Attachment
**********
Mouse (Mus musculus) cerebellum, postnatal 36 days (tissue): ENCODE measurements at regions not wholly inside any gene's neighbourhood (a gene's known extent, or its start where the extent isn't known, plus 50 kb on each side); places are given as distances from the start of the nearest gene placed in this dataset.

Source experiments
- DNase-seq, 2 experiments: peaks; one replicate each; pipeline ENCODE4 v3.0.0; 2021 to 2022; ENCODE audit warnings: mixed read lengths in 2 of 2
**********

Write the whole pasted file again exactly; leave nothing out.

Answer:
Mouse (Mus musculus) cerebellum, postnatal 36 days (tissue): ENCODE measurements at regions not wholly inside any gene's neighbourhood (a gene's known extent, or its start where the extent isn't known, plus 50 kb on each side); places are given as distances from the start of the nearest gene placed in this dataset.

Source experiments
- DNase-seq, 2 experiments: peaks; one replicate each; pipeline ENCODE4 v3.0.0; 2021 to 2022; ENCODE audit warnings: mixed read lengths in 2 of 2